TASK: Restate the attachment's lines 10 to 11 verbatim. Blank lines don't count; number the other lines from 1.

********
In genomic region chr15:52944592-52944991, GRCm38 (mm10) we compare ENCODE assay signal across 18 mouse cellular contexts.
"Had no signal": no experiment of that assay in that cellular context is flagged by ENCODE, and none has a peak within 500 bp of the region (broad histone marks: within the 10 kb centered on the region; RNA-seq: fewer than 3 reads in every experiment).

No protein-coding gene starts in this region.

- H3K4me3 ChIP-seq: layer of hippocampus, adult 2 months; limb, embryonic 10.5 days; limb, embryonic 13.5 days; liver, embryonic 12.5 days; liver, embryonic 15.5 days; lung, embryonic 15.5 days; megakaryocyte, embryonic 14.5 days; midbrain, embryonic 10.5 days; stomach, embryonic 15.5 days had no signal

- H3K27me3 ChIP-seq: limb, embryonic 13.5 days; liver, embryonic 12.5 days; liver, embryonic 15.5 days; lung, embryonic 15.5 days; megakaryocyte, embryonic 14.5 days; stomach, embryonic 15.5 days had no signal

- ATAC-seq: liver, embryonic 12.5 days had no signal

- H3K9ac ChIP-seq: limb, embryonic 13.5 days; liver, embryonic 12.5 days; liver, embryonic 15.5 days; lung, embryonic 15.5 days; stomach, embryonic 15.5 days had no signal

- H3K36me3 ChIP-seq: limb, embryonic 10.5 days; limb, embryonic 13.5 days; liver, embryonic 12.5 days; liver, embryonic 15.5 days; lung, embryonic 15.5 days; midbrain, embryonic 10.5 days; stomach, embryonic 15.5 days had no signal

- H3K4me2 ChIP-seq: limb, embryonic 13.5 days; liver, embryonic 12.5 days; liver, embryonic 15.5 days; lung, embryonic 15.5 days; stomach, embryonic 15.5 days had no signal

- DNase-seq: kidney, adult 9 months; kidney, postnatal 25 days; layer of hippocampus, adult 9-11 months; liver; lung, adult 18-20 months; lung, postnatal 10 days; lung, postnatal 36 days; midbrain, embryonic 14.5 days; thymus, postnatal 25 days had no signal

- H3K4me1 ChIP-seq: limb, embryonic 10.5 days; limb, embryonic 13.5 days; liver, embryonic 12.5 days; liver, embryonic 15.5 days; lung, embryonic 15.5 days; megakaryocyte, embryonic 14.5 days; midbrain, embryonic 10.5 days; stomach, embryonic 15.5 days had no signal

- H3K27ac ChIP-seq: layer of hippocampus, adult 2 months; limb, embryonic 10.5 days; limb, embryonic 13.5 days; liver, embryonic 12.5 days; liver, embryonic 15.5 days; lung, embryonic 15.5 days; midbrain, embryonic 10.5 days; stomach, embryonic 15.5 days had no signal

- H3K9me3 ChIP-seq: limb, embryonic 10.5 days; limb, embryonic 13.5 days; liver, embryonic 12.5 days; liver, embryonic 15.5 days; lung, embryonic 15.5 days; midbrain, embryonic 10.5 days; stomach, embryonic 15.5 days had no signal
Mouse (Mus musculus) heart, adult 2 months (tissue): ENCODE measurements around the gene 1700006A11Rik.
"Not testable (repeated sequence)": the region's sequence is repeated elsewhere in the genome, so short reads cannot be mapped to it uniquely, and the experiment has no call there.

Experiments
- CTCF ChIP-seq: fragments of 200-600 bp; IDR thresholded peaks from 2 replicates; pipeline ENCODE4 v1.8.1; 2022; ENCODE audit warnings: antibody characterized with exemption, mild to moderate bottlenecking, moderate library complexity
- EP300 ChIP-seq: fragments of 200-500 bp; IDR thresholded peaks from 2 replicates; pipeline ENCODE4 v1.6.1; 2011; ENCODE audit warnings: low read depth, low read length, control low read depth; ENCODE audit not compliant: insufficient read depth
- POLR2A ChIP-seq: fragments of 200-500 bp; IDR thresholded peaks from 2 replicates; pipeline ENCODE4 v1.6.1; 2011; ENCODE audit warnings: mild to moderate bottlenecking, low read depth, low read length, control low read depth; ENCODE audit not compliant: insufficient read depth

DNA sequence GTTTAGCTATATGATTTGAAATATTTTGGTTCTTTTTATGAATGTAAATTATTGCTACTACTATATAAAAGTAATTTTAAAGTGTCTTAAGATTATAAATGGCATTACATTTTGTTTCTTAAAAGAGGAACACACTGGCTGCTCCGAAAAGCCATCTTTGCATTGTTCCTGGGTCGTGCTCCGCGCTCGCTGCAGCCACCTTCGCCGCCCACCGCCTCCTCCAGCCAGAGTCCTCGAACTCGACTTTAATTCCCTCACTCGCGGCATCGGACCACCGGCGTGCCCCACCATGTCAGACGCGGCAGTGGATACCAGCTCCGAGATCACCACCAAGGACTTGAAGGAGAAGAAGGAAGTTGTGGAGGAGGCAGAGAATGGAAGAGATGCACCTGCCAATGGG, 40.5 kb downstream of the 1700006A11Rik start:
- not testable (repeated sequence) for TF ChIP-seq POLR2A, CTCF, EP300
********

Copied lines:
- DNase-seq: kidney, adult 9 months; kidney, postnatal 25 days; layer of hippocampus, adult 9-11 months; liver; lung, adult 18-20 months; lung, postnatal 10 days; lung, postnatal 36 days; midbrain, embryonic 14.5 days; thymus, postnatal 25 days had no signal

- H3K4me1 ChIP-seq: limb, embryonic 10.5 days; limb, embryonic 13.5 days; liver, embryonic 12.5 days; liver, embryonic 15.5 days; lung, embryonic 15.5 days; megakaryocyte, embryonic 14.5 days; midbrain, embryonic 10.5 days; stomach, embryonic 15.5 days had no signal